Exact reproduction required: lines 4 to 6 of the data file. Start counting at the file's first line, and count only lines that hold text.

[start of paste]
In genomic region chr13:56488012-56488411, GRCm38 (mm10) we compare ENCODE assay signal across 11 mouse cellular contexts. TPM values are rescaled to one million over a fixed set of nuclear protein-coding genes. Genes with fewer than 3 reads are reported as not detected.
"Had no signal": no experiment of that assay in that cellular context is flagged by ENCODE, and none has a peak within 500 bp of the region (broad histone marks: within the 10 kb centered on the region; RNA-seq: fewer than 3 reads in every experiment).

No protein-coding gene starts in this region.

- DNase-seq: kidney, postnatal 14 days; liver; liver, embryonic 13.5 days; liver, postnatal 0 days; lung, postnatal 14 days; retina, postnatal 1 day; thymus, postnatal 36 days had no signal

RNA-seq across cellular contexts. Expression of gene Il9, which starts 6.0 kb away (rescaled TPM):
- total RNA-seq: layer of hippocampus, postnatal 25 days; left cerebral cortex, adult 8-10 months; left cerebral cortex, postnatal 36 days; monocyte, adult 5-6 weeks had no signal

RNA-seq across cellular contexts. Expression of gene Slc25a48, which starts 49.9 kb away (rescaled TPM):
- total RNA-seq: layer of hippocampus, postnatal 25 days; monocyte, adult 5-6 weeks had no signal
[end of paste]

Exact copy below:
- DNase-seq: kidney, postnatal 14 days; liver; liver, embryonic 13.5 days; liver, postnatal 0 days; lung, postnatal 14 days; retina, postnatal 1 day; thymus, postnatal 36 days had no signal

RNA-seq across cellular contexts. Expression of gene Il9, which starts 6.0 kb away (rescaled TPM):
- total RNA-seq: layer of hippocampus, postnatal 25 days; left cerebral cortex, adult 8-10 months; left cerebral cortex, postnatal 36 days; monocyte, adult 5-6 weeks had no signal